I tried an Airport Express 802.11n. It maxed out at 3-4MB/s transfer, which is going to cause some stuttering on HD video streaming with 5.1 audio.

    Then I came across the DAP-1522. I had my doubts, as my previous experiences with D-Link were over 10 years ago, and not very good. But I figured there's litte risk, so I gave it a try.

    WOW. First of all, setup was easy. As I said earlier, I'm an advanced user, so I always opt for manual configuration. D-Link gives the instructions in the book to do manual setup, and they worked like a charm (set your IP to 192.168.0.x (where "x" is not 50) and browse to I had it joined to my network, setup in bridge mode (a physical switch, making it super easy), and running in 2 minutes. The longest part was the device reboot!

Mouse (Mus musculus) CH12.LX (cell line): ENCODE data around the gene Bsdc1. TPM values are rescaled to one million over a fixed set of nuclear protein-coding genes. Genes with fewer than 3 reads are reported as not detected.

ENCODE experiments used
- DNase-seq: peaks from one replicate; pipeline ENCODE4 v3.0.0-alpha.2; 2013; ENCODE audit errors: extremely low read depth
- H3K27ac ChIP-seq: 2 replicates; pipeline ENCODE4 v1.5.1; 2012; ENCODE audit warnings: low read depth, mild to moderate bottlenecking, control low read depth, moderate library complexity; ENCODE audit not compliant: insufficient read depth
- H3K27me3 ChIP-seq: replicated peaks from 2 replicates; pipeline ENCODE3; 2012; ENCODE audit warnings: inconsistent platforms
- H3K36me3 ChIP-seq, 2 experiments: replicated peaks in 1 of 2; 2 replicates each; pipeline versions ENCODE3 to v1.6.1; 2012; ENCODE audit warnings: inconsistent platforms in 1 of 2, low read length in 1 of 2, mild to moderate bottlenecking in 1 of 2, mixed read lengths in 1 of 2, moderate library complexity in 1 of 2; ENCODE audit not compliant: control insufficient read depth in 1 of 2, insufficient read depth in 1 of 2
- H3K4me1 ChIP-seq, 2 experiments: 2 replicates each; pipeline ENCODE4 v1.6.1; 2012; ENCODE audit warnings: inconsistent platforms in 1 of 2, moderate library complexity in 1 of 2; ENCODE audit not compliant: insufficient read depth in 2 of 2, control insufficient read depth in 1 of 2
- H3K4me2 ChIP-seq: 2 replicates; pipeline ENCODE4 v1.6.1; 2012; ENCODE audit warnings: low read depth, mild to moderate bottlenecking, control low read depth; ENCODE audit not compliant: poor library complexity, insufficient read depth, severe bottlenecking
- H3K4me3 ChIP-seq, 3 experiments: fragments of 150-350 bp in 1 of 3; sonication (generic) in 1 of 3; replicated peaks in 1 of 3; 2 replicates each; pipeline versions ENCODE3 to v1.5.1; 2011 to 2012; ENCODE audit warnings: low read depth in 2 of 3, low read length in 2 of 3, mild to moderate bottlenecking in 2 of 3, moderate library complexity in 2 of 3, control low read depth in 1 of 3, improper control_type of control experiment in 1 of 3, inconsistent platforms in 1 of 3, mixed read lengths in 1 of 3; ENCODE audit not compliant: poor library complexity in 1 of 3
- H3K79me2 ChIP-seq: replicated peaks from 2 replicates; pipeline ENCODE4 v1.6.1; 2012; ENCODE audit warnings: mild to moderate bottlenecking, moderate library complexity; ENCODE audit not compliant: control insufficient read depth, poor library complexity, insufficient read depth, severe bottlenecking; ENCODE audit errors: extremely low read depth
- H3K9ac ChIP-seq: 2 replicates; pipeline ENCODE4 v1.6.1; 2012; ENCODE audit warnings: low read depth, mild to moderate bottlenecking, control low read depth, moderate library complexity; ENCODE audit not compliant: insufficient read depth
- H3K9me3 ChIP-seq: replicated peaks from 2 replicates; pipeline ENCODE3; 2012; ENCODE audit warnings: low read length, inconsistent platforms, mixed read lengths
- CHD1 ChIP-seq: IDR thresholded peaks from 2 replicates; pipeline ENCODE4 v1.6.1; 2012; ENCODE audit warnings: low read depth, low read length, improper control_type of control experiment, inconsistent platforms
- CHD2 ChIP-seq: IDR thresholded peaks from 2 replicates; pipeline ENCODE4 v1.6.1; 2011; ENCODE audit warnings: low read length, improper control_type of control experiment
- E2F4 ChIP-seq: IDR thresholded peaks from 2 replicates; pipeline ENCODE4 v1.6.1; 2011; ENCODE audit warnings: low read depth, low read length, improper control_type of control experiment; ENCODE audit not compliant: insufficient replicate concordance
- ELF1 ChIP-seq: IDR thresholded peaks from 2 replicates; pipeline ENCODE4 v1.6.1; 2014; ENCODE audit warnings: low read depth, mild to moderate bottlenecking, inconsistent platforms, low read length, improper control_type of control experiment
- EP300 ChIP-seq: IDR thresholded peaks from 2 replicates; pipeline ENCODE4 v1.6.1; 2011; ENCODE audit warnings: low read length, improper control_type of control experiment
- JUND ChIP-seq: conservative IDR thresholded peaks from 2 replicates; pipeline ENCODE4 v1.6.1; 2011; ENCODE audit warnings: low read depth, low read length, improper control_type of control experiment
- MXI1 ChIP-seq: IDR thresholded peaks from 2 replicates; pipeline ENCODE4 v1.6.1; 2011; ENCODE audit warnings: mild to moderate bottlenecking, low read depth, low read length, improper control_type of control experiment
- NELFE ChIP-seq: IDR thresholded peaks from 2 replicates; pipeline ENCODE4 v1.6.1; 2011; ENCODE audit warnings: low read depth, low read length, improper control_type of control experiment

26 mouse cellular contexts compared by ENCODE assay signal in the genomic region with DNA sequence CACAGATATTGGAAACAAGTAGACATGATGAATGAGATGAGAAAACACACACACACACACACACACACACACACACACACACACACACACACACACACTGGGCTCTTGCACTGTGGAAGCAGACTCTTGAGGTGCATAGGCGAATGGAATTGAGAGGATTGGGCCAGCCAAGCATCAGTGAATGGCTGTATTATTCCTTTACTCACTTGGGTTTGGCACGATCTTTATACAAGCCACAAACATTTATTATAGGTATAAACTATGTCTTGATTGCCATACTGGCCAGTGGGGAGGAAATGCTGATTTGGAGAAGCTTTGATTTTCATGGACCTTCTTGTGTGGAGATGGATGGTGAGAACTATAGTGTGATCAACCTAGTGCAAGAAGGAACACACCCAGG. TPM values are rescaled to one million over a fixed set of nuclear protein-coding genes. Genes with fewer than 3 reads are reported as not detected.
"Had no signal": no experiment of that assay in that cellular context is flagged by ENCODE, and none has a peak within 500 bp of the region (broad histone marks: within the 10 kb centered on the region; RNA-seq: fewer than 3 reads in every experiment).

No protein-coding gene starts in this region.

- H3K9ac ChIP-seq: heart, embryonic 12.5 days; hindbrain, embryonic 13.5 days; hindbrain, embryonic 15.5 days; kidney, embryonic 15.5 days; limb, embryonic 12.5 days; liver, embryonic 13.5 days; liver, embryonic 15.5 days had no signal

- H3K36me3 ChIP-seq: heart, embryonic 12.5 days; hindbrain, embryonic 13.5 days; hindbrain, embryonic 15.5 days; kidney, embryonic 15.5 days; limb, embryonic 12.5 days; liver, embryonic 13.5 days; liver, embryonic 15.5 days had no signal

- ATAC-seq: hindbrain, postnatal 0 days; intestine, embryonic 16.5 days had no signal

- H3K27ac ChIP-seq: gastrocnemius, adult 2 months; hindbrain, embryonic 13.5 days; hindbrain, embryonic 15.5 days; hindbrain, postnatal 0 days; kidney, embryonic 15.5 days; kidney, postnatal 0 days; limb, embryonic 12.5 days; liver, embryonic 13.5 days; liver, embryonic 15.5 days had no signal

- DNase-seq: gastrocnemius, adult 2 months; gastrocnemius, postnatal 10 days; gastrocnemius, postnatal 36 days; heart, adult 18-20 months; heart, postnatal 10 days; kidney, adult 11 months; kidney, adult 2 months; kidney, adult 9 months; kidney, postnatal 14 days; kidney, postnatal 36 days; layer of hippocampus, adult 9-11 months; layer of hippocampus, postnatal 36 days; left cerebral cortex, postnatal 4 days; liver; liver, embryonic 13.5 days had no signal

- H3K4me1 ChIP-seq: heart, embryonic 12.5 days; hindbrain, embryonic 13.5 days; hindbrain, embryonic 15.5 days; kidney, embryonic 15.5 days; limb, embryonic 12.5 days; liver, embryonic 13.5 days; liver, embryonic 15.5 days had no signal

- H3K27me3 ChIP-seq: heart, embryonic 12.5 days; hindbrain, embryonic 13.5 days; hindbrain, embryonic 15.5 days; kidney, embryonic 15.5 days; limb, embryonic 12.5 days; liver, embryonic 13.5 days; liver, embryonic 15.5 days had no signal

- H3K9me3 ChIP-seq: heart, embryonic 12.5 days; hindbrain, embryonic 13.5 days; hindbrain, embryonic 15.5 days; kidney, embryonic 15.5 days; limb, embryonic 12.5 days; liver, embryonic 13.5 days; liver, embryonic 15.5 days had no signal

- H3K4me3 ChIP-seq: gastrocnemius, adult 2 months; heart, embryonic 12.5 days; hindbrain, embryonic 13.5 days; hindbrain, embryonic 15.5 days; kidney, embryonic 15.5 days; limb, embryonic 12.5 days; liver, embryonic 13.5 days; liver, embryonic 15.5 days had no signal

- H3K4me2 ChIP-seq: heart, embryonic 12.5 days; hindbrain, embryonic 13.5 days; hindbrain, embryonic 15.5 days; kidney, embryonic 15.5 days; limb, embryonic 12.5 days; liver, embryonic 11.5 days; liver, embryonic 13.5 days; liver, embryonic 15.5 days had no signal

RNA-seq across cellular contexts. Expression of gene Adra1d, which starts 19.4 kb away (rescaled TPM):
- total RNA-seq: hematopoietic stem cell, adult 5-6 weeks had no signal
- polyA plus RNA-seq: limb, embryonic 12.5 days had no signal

Now I get 7-10MB/s on 802.11n 5GHz! HD streaming problem solved - and now I know I can trust D-Link with my network....more info
  • Bad product, worse Customer Support
    Had to download new firmware. Followed instructions which were horrible. I use WEP security and brief instructons manual have you use their silly security button. Confusing. Had to call Tech support 3x. Got contridictory info from each. Last one messed up the IP address which brought down my AT&T DSL modem network when connected by wire. Never got the wireless bridge to work. Reset button never reset the unit properly. Maybe got a DOA unit but sent it back for refund as I will find alternative (as tech support is horrible) including either powerline adapter or running a wire....more info